In honor of Black Friday, here are my observations on the big box stores:
TARGET – Shockingly good. Extremely decent imitations of higher-end stuff, including lamps, furniture and containers, which can be used to hold smaller containers. The very young staff is helplessly helpful, and all of the recently hired guys have those scraggly, hopeful, almost-beards. The girls are of course, far better informed, but everyone is nice. The lighting and layout are welcoming, and the stores are spotless.
WALMART – Wondrous and sad. Harsh lighting and a floor plan which recalls a vast Soviet prison; Walmart is a retail gulag. The clothing is both neon-bright and grim; everything is stiff and flimsy enough to seem like paper doll clothes for plus-size adults. The staff is older, sometimes eccentric, and pretty great – Walmart hires retired and handicapped people as greeters, and they’re cheerful and distinctive. If you’ve ever visited the irresistibly terrifying website called People of Walmart, you’ll understand the overall vibe, which combines affordable stuff, lots of choices, and a Star Wars intergalactic hangout ambience. Diane Arbus would’ve lived at Walmart.
MARSHALL’S HOMEGOODS – Tchotchke paradise. There is absolutely nothing at Marshalls which anyone needs, and I wanted it all. Endless variations of things like holders for boxes of Kleenex, toothbrush caddies, and is-it-a-vase-or-is-it-a-wastepaper-baskets. Ground zero for seasonal decor: well before Thanksgiving, the place brimmed with both traditional angels and reindeer, and those strange, nonsectarian, modernist versions, for an Atheist Glitter feeling. Following an intervention, a shopaholic should be led through Marshalls and not allowed to touch or buy anything, even if their soul is crying out for that wicker napkin holder with the lucite handle.
PETSMART- This is why they hate us, and why they’re right. American pets have far more wardrobe options than the entire populations of most Third World countries. You can get hot pink princess leotards with tulle tutus and embroidered golden tiara emblems, for your cocker spaniel or salamander. My favorite item: the Thundershirt, which is designed to alleviate all of your dog’s anxiety issues, including, according to the packaging, thunder, social interactions, riding in cars and abandonment. This shirt is basically a puppy straitjacket, which can be tightened because, as the label explains, research has proven that animals respond well to compression, including “cattle when they’re being vaccinated” – no mention is made of cattle when they’re being slaughtered. The label even mentions autistic children – does Temple Grandin wear a Thundershirt? Because PetSmart allows owners to bring their animals, the place smells just the way you think it might smell.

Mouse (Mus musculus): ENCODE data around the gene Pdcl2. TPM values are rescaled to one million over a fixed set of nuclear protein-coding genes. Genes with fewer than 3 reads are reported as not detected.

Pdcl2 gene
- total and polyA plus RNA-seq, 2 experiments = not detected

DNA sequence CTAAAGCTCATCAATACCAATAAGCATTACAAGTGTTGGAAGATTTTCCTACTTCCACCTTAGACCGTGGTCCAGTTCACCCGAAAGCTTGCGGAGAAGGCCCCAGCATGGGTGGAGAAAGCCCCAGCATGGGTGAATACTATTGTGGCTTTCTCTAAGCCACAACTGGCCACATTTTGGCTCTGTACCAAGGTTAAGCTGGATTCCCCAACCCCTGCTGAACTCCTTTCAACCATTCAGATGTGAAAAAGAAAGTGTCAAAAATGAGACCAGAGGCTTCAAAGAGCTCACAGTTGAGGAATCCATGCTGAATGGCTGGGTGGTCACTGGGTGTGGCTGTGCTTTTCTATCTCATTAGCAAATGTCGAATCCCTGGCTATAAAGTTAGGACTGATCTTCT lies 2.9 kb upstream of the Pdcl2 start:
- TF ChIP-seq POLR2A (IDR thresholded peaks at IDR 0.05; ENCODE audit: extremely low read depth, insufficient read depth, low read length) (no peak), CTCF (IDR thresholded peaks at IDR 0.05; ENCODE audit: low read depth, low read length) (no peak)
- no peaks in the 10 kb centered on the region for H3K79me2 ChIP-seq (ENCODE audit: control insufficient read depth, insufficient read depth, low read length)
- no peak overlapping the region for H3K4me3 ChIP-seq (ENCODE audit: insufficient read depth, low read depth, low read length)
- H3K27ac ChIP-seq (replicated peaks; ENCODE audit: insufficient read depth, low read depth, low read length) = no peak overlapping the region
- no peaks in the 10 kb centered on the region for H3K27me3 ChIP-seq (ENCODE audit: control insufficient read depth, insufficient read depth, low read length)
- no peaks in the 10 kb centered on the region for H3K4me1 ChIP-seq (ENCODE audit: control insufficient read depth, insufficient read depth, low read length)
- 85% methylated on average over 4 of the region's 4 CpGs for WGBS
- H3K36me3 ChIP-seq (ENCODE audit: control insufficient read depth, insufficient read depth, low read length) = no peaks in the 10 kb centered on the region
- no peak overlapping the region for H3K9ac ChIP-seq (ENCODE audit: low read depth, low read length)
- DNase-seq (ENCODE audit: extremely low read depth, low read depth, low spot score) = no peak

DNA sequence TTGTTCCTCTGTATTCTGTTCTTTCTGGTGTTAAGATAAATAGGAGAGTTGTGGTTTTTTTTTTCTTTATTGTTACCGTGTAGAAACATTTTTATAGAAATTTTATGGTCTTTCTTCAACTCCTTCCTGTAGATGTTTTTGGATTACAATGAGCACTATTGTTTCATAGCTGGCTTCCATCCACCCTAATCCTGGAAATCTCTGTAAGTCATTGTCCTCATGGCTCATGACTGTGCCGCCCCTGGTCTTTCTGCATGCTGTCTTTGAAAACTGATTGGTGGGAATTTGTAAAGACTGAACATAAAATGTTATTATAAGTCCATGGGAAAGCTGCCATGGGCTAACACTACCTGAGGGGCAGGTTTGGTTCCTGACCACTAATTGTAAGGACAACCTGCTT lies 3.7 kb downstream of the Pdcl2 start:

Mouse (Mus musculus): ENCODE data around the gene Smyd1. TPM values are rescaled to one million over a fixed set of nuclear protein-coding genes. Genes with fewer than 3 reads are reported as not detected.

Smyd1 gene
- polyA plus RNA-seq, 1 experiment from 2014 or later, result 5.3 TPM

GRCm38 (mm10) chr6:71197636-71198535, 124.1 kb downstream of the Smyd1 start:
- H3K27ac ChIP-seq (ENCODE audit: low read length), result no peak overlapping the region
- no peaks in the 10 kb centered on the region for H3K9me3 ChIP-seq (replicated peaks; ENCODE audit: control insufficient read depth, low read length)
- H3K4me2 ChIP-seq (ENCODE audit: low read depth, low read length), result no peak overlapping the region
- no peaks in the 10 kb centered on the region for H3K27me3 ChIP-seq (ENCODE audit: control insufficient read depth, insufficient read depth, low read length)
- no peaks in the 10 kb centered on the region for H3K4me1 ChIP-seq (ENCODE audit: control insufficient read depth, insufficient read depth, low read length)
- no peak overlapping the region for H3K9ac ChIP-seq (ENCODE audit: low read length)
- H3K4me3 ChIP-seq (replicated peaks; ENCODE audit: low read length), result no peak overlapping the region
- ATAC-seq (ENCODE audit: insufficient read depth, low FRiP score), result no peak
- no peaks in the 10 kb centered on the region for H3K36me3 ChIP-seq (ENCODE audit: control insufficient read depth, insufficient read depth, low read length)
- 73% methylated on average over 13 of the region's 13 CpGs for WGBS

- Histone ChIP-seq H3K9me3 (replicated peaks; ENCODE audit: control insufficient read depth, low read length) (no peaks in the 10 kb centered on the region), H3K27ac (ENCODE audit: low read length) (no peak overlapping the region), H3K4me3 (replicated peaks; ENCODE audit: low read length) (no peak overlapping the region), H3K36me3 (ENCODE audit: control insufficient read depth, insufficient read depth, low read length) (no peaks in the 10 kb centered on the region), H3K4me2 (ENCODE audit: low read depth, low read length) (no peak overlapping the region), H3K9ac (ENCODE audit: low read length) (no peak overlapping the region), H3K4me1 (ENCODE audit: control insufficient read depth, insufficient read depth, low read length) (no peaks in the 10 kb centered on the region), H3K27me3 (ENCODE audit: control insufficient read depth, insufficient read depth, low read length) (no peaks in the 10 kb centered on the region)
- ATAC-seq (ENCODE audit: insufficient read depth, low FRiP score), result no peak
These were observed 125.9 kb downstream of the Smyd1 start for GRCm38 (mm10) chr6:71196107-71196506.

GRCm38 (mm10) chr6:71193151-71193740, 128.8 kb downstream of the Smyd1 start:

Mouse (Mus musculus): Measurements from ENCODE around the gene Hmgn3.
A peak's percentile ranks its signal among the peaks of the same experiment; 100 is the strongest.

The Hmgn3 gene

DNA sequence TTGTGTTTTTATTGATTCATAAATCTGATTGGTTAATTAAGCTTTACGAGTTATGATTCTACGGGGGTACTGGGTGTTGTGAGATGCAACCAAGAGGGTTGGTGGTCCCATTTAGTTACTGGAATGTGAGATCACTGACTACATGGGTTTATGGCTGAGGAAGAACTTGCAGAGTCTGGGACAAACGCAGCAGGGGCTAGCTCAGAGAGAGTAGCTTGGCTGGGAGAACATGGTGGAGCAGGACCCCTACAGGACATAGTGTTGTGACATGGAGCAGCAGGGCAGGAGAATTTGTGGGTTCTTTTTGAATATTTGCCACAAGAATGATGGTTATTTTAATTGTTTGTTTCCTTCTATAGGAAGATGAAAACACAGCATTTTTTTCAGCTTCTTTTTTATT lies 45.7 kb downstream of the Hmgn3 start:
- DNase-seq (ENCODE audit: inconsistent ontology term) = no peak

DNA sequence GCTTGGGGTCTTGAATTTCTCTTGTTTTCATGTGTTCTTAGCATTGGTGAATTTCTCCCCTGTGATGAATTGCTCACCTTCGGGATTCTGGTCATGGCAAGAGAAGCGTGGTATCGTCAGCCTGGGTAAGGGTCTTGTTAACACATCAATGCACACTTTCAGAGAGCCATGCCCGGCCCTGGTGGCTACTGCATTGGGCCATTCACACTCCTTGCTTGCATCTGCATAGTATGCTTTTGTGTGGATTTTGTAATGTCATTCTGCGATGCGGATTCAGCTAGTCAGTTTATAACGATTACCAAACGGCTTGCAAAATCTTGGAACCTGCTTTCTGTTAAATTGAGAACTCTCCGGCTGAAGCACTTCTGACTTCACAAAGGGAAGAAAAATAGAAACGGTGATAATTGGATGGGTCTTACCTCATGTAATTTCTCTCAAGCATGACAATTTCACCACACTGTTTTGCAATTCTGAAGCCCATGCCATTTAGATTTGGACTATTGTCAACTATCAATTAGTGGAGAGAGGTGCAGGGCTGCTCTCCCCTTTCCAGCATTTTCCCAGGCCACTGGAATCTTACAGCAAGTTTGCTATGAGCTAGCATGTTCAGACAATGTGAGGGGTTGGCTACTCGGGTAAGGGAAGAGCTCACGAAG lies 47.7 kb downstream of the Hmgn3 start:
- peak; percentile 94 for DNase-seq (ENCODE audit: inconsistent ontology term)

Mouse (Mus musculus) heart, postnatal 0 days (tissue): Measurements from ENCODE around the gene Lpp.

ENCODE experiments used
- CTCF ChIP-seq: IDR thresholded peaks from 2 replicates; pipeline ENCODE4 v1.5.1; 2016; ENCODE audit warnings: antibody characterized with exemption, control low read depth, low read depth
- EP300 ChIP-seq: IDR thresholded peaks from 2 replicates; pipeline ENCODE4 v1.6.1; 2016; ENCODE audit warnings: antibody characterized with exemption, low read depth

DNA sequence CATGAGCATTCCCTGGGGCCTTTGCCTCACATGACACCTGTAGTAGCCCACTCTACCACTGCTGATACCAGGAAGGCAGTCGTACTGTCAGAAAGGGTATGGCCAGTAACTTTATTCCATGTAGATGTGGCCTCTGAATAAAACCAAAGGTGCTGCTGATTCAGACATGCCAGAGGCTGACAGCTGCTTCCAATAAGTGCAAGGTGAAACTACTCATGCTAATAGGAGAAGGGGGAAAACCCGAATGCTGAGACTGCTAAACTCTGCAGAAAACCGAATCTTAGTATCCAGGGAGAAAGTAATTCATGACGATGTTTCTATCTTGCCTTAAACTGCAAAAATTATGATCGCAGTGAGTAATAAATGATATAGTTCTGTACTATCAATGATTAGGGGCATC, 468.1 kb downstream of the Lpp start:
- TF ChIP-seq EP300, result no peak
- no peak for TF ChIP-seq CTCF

COSTCO – The mothership. Everything is bigger at Costco: the savings, the Big Bucket of Brownie Bites, the pillow-sized sacks of potato chips, and the mammoth shopping carts, which I’ve seen holding up to four children. You need to establish boundaries at Costco – I will not allow myself anywhere near the canisters of cashews and chocolate-covered almonds, or the jumbo bags of Costco crack, which is trail mix. You’re rarely allowed to purchase a single item at Costco, where the jugs of detergent are only sold in pairs, yoked together. Last week, I saw huge cartons jammed with threateningly life-sized stuffed versions of Hello Kitty and Minnie Mouse, turned on their stomachs, with their polka dot skirts revealing their frilly white panties. Costco is America at its best: a great idea taken way too far.